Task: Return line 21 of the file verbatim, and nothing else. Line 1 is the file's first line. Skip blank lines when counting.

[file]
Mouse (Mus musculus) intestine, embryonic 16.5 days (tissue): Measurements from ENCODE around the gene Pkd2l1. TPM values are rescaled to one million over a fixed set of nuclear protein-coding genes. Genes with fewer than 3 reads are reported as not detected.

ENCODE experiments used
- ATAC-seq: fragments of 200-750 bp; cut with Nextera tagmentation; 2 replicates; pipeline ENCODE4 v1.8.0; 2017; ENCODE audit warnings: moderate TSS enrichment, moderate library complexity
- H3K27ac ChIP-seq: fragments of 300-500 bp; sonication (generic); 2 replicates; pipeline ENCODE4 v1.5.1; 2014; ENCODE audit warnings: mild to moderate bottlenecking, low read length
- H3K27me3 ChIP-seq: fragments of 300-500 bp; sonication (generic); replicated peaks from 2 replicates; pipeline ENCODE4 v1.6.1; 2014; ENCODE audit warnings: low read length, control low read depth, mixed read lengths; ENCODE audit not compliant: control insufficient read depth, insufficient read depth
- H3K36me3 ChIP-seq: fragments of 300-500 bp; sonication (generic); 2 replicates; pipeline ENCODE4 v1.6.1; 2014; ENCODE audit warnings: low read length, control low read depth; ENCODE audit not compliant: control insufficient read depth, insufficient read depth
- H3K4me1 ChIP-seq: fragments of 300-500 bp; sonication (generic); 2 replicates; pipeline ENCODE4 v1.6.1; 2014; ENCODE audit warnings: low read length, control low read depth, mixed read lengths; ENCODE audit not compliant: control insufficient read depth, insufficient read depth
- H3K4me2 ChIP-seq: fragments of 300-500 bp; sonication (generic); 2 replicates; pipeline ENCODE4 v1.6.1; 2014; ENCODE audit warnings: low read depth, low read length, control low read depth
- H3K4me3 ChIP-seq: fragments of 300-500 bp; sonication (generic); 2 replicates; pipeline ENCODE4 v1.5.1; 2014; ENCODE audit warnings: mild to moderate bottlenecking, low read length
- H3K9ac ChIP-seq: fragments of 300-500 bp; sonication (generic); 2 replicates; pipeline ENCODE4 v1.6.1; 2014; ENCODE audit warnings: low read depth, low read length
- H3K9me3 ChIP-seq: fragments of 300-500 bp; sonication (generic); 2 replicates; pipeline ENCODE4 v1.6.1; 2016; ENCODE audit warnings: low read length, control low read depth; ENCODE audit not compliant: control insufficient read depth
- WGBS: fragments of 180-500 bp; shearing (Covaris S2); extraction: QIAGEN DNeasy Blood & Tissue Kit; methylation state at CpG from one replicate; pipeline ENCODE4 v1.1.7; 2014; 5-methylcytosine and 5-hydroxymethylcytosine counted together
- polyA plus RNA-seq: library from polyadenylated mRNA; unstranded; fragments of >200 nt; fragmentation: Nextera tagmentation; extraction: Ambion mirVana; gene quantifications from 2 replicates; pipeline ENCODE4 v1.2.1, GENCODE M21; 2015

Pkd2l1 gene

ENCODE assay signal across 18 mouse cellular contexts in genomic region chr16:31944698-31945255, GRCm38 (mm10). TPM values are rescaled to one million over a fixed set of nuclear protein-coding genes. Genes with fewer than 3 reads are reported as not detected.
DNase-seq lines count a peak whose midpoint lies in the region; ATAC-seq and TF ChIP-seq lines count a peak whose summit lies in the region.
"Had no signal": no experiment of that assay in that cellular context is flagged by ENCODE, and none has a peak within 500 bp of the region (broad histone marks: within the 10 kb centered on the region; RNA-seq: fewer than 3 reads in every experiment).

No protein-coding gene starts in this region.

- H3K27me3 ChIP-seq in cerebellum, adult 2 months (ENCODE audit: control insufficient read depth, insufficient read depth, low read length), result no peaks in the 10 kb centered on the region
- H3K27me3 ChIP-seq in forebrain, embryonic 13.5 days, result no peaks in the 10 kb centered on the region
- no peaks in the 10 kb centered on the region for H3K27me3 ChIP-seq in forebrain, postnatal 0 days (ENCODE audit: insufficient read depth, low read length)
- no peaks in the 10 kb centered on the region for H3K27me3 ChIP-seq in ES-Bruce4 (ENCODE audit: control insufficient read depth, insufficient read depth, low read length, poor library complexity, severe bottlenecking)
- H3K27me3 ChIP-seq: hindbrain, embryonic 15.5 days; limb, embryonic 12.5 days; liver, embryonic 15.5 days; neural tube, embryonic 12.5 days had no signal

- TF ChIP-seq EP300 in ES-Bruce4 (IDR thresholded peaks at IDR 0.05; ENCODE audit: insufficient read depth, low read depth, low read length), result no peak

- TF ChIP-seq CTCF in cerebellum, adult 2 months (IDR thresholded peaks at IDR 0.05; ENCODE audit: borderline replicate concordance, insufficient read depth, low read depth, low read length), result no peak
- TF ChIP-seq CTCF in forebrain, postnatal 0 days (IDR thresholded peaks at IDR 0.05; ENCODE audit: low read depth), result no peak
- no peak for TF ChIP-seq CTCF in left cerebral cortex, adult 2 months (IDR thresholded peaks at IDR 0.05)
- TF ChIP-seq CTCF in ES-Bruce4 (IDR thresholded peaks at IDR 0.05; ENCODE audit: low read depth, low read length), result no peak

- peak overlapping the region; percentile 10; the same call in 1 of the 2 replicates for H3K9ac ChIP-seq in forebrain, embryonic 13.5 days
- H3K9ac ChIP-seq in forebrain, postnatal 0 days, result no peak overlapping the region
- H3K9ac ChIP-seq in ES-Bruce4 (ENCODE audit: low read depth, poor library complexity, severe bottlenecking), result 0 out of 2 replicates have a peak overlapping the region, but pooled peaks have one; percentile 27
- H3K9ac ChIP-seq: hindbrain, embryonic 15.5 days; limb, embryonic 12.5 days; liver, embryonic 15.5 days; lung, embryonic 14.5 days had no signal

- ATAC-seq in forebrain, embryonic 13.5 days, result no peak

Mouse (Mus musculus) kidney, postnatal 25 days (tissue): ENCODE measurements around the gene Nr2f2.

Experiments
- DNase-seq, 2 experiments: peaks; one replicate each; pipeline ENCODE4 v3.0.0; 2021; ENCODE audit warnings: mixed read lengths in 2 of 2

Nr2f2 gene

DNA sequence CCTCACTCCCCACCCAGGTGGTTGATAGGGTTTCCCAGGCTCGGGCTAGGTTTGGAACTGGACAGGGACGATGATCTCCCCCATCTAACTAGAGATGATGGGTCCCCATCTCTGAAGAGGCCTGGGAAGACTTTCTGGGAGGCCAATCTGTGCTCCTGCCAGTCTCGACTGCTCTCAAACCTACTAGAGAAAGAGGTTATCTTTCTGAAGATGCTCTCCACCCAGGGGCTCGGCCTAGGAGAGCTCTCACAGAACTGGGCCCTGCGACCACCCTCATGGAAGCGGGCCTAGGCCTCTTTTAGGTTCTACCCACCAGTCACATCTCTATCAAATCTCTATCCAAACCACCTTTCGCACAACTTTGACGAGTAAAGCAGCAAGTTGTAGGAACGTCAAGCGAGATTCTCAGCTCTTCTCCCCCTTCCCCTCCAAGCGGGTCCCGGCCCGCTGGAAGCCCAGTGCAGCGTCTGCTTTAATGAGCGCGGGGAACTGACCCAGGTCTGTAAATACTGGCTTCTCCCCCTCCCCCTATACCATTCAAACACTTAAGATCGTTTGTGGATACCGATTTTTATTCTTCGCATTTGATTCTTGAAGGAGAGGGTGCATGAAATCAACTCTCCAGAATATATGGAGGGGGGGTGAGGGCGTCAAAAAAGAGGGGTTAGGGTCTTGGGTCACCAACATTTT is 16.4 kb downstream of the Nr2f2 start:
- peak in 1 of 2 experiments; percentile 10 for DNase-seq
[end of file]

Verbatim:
- no peaks in the 10 kb centered on the region for H3K27me3 ChIP-seq in forebrain, postnatal 0 days (ENCODE audit: insufficient read depth, low read length)